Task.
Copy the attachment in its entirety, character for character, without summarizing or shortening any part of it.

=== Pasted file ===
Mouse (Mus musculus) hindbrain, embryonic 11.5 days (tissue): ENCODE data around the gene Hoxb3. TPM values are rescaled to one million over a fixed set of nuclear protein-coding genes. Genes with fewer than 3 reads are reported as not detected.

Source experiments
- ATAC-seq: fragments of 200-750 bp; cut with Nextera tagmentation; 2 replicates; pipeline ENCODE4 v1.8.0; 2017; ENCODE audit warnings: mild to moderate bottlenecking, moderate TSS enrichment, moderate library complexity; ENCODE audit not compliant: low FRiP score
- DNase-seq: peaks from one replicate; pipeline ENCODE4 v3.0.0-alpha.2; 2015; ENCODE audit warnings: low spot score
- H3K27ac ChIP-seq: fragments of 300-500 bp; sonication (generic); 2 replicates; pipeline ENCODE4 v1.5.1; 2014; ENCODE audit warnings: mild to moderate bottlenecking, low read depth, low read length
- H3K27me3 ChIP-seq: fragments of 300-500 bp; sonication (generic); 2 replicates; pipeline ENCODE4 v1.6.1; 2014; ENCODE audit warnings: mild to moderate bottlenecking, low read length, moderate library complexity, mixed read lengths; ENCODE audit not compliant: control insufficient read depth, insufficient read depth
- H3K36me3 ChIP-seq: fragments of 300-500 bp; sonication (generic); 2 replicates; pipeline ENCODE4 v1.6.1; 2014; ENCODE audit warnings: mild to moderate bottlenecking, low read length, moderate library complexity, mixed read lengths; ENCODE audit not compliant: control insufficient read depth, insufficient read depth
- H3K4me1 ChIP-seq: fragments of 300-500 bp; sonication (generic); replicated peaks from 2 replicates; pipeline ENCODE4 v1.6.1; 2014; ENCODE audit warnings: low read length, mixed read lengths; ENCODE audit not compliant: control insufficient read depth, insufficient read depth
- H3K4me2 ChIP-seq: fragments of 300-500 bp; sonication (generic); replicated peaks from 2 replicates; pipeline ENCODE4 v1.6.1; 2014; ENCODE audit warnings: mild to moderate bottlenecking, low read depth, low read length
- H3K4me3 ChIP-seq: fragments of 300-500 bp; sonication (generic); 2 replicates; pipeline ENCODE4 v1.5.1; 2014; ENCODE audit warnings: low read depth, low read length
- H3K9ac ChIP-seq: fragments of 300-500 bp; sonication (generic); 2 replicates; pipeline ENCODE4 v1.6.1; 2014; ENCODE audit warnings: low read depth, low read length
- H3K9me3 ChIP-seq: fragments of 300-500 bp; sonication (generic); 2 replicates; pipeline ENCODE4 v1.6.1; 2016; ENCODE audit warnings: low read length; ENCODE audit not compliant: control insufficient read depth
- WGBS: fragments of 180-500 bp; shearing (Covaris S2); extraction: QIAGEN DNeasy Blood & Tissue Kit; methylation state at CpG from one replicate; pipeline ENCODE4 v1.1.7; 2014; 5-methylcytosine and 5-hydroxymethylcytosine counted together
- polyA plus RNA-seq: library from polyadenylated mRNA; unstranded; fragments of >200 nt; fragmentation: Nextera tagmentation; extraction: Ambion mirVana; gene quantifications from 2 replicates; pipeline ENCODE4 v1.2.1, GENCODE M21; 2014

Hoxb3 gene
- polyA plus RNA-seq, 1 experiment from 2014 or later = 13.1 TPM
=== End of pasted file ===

Mouse (Mus musculus) hindbrain, embryonic 11.5 days (tissue): ENCODE data around the gene Hoxb3. TPM values are rescaled to one million over a fixed set of nuclear protein-coding genes. Genes with fewer than 3 reads are reported as not detected.

Source experiments
- ATAC-seq: fragments of 200-750 bp; cut with Nextera tagmentation; 2 replicates; pipeline ENCODE4 v1.8.0; 2017; ENCODE audit warnings: mild to moderate bottlenecking, moderate TSS enrichment, moderate library complexity; ENCODE audit not compliant: low FRiP score
- DNase-seq: peaks from one replicate; pipeline ENCODE4 v3.0.0-alpha.2; 2015; ENCODE audit warnings: low spot score
- H3K27ac ChIP-seq: fragments of 300-500 bp; sonication (generic); 2 replicates; pipeline ENCODE4 v1.5.1; 2014; ENCODE audit warnings: mild to moderate bottlenecking, low read depth, low read length
- H3K27me3 ChIP-seq: fragments of 300-500 bp; sonication (generic); 2 replicates; pipeline ENCODE4 v1.6.1; 2014; ENCODE audit warnings: mild to moderate bottlenecking, low read length, moderate library complexity, mixed read lengths; ENCODE audit not compliant: control insufficient read depth, insufficient read depth
- H3K36me3 ChIP-seq: fragments of 300-500 bp; sonication (generic); 2 replicates; pipeline ENCODE4 v1.6.1; 2014; ENCODE audit warnings: mild to moderate bottlenecking, low read length, moderate library complexity, mixed read lengths; ENCODE audit not compliant: control insufficient read depth, insufficient read depth
- H3K4me1 ChIP-seq: fragments of 300-500 bp; sonication (generic); replicated peaks from 2 replicates; pipeline ENCODE4 v1.6.1; 2014; ENCODE audit warnings: low read length, mixed read lengths; ENCODE audit not compliant: control insufficient read depth, insufficient read depth
- H3K4me2 ChIP-seq: fragments of 300-500 bp; sonication (generic); replicated peaks from 2 replicates; pipeline ENCODE4 v1.6.1; 2014; ENCODE audit warnings: mild to moderate bottlenecking, low read depth, low read length
- H3K4me3 ChIP-seq: fragments of 300-500 bp; sonication (generic); 2 replicates; pipeline ENCODE4 v1.5.1; 2014; ENCODE audit warnings: low read depth, low read length
- H3K9ac ChIP-seq: fragments of 300-500 bp; sonication (generic); 2 replicates; pipeline ENCODE4 v1.6.1; 2014; ENCODE audit warnings: low read depth, low read length
- H3K9me3 ChIP-seq: fragments of 300-500 bp; sonication (generic); 2 replicates; pipeline ENCODE4 v1.6.1; 2016; ENCODE audit warnings: low read length; ENCODE audit not compliant: control insufficient read depth
- WGBS: fragments of 180-500 bp; shearing (Covaris S2); extraction: QIAGEN DNeasy Blood & Tissue Kit; methylation state at CpG from one replicate; pipeline ENCODE4 v1.1.7; 2014; 5-methylcytosine and 5-hydroxymethylcytosine counted together
- polyA plus RNA-seq: library from polyadenylated mRNA; unstranded; fragments of >200 nt; fragmentation: Nextera tagmentation; extraction: Ambion mirVana; gene quantifications from 2 replicates; pipeline ENCODE4 v1.2.1, GENCODE M21; 2014

Hoxb3 gene
- polyA plus RNA-seq, 1 experiment from 2014 or later = 13.1 TPM